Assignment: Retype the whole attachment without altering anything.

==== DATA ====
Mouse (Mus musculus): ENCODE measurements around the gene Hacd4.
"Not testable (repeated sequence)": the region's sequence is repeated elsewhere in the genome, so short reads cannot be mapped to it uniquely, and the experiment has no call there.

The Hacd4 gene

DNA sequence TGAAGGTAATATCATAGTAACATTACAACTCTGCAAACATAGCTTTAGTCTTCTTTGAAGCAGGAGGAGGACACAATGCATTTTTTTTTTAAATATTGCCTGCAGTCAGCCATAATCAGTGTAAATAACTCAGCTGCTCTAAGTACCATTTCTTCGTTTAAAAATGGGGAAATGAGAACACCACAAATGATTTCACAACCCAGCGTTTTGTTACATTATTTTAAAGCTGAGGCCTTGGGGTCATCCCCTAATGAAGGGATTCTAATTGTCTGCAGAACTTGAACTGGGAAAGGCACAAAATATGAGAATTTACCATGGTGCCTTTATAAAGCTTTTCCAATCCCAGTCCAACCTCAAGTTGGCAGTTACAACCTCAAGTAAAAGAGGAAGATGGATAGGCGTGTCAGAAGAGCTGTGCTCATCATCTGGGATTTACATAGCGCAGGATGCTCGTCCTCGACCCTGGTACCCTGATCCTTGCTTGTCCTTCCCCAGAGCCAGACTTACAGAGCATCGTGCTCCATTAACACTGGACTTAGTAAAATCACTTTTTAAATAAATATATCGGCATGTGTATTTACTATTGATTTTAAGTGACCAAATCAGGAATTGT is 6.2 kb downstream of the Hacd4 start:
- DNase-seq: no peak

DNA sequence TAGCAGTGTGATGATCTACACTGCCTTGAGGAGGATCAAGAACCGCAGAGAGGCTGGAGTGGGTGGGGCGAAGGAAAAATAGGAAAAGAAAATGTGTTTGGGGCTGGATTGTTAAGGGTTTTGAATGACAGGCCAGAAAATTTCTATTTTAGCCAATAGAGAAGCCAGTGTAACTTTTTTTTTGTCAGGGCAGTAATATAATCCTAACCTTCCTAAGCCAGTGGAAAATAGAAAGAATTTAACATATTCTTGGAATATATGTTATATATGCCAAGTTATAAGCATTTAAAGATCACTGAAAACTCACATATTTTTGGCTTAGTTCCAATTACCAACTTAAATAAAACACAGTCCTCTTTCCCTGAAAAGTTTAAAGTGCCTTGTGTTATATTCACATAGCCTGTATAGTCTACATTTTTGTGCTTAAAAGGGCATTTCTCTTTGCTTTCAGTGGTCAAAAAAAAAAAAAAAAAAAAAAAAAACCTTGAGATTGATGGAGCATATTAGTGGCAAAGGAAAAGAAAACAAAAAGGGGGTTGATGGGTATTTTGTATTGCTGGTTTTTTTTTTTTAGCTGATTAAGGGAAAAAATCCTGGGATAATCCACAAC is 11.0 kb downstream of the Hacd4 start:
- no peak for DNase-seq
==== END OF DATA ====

Mouse (Mus musculus): ENCODE measurements around the gene Hacd4.
"Not testable (repeated sequence)": the region's sequence is repeated elsewhere in the genome, so short reads cannot be mapped to it uniquely, and the experiment has no call there.

The Hacd4 gene

DNA sequence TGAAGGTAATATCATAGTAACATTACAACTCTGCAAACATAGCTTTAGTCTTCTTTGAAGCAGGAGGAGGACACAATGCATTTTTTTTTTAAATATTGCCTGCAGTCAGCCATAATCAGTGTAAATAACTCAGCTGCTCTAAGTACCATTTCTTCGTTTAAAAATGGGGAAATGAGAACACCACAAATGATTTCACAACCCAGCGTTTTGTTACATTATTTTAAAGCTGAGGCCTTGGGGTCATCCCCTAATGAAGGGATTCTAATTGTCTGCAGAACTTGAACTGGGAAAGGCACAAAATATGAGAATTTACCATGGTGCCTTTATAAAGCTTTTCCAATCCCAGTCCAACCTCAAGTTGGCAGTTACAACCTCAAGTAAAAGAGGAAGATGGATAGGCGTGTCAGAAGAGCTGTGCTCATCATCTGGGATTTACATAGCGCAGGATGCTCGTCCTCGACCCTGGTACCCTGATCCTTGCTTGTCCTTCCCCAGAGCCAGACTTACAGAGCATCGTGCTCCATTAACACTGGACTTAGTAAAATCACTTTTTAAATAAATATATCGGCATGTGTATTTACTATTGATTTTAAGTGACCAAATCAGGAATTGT is 6.2 kb downstream of the Hacd4 start:
- DNase-seq: no peak

DNA sequence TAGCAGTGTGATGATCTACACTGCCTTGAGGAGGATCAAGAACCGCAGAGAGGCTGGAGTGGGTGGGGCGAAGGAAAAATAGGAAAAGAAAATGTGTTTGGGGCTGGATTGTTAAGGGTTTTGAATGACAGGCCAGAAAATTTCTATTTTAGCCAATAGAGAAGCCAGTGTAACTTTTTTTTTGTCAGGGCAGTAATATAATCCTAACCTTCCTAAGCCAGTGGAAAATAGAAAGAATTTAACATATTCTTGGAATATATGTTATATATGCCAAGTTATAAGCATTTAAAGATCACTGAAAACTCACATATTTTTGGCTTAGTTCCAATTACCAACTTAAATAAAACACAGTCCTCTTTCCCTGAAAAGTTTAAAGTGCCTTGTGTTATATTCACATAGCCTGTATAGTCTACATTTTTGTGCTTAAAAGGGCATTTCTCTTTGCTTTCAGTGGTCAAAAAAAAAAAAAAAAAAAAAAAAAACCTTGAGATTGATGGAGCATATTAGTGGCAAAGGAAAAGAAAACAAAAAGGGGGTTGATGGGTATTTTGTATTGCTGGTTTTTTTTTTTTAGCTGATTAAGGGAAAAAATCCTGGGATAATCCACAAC is 11.0 kb downstream of the Hacd4 start:
- no peak for DNase-seq